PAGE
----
Where’s The Bite In McDonald’s Corporation (MCD) Turnaround Plan?

mcdonaldsBob Ciura: McDonald’s Corporation (NYSE:MCD) can’t seem to get anything right these days. The fast food giant had a terrible year in 2014, marked by falling sales both in the United States and abroad. Here in the U.S., McDonald’s core customer demographic remains extremely stressed, and continues to pinch pennies. In the international markets, McDonald’s suffered from public relations nightmares in key regions like Japan and China, relating to food safety issues.


Unfortunately for shareholders, McDonald’s isn’t off to a good start to 2015. Sales and profits kept falling in the first quarter, because customer traffic declined again.

In response, new Chief Executive Officer Steve Easterbrook unveiled a major turnaround plan on May 4. While the initiatives are interesting and caused the stock to rise in the past several weeks, McDonald’s turnaround plans aren’t anything investors haven’t heard before.

Last quarter, McDonald’s global comparable sales, which measures sales at locations open at least one year, fell 2.3%. Comparable sales fell 2.6% in the U.S., 0.6% in Europe, and 8.3% in the Asia-Pacific, Middle East and Africa region.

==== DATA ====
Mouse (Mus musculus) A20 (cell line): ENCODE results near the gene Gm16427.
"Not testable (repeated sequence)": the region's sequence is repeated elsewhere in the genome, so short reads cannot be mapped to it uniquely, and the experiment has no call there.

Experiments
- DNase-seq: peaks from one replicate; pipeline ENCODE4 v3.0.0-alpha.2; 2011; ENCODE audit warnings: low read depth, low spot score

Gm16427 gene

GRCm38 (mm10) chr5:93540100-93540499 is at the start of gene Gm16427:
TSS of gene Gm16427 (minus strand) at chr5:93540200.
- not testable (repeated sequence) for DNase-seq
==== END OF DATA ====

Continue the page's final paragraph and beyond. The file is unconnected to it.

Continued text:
Total revenue declined 11%, although much of this drop was due to unfavorable currency movements. Still, even excluding currency effects, total sales declined 1%.

McDonald’s earnings per share collapsed by 23% last quarter. As if that weren’t bad enough, McDonald’s also announced that it will close at least 900 of its restaurants around the globe. This decision is a reversal from McDonald’s aggressive worldwide restaurant opening strategy, which previously was one of the company’s key growth initiatives.

In response to such poor results, McDonald’s and its new CEO announced a significant turnaround plan at a big investor event on May 4.

The first major step, according to McDonald’s, is to restructure its operating segments. Going forward, McDonald’s will report under new market segments that include the United States, the International Lead Markets (which includes most of Europe and Australia), High Growth Markets (including emerging markets such as China, Russia, and South Korea), and Foundational Markets, which will house the remaining geographies.

McDonald’s believes this new structure will lead to a greater efficiency through streamlining its operations, and will result in less bureaucracy. That may be true, but it’s difficult to believe that simply changing around its reporting segments will really have much of an effect. This seems to be a measure that changes things only on paper.

The next agenda item was that McDonald’s announced it will accelerate its refranchising. Through 2018, McDonald’s expects to refranchise approximately 3,500 of its company-owned restaurants. This will push the percentage of franchised restaurants to 90%, from the current 81%.

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